Does working out end with an insatiable appetite? This is for you.
If you’re trying to lose weight, chances are you’re doing a two-pronged approach – increasing the amount of calories you burn through exercise, while trying to eat ‘better’.
But even if you’re trying to be ‘good’, you may struggle to keep your weight down. After all, exercise can stimulate your appetite.
So if you’ve been slogging it out at the gym, you might end up ‘negating’ all that hard work by later scoffing down way more food than normal. Talk about frustrating.
Wouldn’t it be great if the exercise you do could help keep your hunger levels in check? New research shows it can.
The study analysed how participants’ appetites were affected by exercise of varying duration and intensity.
The research also involved blood tests, measuring the production of an appetite-related hormone (acylated ghrelin) in the participants after exercising.
The study found that exercise in general lowered the participants’ levels of hunger-related hormones (compared to when they sat still). Those effects were greater when the exercise had either been more intense, or longer in duration.
These findings don’t surprise exercise physiologist Andrew Daubney. He says there’s a well-established correlation between the influence of certain hormones produced by exercise (such as leptin and ghrelin), and appetite.
“The greater the intensity of exercise, the greater the [hormonal] response, and the greater the appetite suppression.”
However, Daubney says that effect changes from person to person, depending on how active you normally are. So if you’re just starting to exercise, he says doing 30 minutes of exercise 3-4 times a week “may well be enough” to reduce your appetite to some extent.
“Whereas for other people, who perhaps have been training for a number of years, they would barely be getting started with that same stimulus.”
The more exercise you do, the more sensitive you become to those hormones and the greater their effect on reducing your hunger. But don’t expect an immediate effect, says Daubney, who cautions it takes time for that response to develop.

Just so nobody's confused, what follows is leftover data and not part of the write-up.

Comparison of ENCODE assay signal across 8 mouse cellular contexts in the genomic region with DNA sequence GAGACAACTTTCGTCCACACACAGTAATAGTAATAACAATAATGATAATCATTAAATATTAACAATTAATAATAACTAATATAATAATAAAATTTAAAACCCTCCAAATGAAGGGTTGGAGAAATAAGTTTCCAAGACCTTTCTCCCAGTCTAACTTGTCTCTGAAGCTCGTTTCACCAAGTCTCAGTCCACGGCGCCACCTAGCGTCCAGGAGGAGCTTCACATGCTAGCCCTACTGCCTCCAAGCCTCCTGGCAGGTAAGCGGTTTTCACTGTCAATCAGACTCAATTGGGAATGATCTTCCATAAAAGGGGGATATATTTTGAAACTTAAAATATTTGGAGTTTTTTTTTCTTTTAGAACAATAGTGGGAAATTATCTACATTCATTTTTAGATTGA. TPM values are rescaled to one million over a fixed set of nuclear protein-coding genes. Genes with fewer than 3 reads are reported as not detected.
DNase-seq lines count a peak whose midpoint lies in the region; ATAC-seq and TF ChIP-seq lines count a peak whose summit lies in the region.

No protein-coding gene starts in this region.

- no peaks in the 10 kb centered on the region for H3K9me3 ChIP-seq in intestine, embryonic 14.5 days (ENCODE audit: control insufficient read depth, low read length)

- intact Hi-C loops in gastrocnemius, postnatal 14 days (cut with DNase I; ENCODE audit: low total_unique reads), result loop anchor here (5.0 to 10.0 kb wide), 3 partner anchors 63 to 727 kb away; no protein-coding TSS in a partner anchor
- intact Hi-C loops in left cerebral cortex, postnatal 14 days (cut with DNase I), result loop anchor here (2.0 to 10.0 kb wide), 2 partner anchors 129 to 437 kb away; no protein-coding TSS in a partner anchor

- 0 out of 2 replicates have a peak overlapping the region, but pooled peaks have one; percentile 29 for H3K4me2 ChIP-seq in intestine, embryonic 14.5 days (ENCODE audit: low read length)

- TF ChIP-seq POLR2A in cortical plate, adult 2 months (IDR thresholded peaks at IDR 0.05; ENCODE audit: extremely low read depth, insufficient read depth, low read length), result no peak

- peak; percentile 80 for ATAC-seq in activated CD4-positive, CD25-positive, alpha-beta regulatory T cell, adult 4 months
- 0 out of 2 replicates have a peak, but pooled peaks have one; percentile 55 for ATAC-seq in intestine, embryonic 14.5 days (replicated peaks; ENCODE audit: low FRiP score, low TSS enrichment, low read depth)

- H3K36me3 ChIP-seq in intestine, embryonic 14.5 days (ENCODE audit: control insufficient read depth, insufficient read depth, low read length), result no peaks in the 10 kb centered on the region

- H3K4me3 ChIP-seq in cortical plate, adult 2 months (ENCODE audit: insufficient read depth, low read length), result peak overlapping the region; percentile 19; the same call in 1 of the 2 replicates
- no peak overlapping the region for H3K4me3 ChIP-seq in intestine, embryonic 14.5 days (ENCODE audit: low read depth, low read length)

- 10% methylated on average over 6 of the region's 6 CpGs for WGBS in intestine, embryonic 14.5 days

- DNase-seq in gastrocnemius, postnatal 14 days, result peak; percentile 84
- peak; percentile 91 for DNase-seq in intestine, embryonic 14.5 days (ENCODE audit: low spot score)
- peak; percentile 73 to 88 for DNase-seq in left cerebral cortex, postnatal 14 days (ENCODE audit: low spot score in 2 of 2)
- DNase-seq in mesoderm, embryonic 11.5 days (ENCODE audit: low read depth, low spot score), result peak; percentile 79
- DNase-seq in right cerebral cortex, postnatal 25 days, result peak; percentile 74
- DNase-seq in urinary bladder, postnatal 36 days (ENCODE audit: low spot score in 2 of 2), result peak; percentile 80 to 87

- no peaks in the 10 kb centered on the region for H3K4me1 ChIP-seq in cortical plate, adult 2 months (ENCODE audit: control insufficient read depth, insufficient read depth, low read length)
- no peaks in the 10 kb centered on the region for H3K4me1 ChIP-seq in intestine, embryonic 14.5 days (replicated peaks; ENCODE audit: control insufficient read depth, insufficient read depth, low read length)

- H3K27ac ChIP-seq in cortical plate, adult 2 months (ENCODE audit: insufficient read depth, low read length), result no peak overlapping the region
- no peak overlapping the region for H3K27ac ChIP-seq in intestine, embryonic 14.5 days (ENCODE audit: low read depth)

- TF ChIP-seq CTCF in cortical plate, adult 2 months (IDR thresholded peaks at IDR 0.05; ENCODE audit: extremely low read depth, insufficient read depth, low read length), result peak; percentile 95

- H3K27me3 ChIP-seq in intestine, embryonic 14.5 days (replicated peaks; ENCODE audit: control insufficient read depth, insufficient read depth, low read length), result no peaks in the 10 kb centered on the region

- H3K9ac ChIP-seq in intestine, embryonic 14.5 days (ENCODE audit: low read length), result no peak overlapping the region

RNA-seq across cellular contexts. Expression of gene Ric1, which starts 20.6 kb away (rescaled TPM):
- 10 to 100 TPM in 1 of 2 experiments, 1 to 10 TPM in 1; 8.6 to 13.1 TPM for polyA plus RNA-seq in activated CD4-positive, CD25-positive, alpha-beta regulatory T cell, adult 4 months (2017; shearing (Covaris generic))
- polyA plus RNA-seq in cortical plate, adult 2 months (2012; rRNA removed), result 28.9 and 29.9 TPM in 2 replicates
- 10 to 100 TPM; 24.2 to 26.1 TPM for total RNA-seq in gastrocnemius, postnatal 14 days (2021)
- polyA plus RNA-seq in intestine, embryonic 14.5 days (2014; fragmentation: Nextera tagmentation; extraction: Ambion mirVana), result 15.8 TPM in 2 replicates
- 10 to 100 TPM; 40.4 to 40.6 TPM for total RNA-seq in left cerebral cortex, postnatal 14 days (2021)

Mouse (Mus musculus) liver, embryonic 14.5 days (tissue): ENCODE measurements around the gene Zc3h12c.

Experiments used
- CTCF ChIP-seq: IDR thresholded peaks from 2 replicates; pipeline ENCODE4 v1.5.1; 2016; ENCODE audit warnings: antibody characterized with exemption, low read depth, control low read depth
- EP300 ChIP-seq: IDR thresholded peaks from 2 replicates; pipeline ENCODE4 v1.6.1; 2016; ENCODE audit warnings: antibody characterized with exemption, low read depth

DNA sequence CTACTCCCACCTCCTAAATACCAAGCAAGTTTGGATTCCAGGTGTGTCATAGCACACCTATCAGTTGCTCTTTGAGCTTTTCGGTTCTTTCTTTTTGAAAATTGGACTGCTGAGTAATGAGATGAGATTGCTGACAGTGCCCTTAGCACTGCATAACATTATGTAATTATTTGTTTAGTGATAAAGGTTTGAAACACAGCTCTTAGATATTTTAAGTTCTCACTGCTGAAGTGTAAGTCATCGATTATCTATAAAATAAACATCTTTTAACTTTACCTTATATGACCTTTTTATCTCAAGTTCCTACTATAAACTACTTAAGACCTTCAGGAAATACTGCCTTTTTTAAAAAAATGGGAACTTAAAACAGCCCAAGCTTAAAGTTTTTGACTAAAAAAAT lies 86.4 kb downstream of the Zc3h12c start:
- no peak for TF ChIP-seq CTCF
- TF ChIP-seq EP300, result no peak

While this research showed that higher intensity and longer durations of exercise are best at blunting appetite, Daubney warns that high intensity exercises like CrossFit and F45 may, in fact, increase your appetite.
He says some people also end up hungrier in general when they exercise.
If you happen to be one of them, don’t be disheartened. Don’t give up your workouts, either, just because of their effect on your hunger levels.
Daubney reassures that the benefits of being active far outweigh having a stimulated appetite.
To keep your hunger levels in check, you could try working out for longer (Daubney recommends exercises like swimming and running), or pushing yourself a bit harder (but not too hard).
But even if you never manage to reduce your hunger through the hormonal effects of exercise, Daubney reassures you can still lose weight. The key, he says, is simply choosing the right foods to fill you up.
He recommends loading up on plenty of fresh vegies and eating a moderate amount of meat, fruit and nuts. At the same time, he advises cutting out processed foods, soft drinks and sugar-laden treats.
If you choose to satisfy your hunger with wise food choices, Daubney reassures you can still lose weight.
But if you happen to achieve that much-desired place – where the exercise you do helps keep your hunger in check – you may want to thank those lovely exercise-related hormones for getting you there.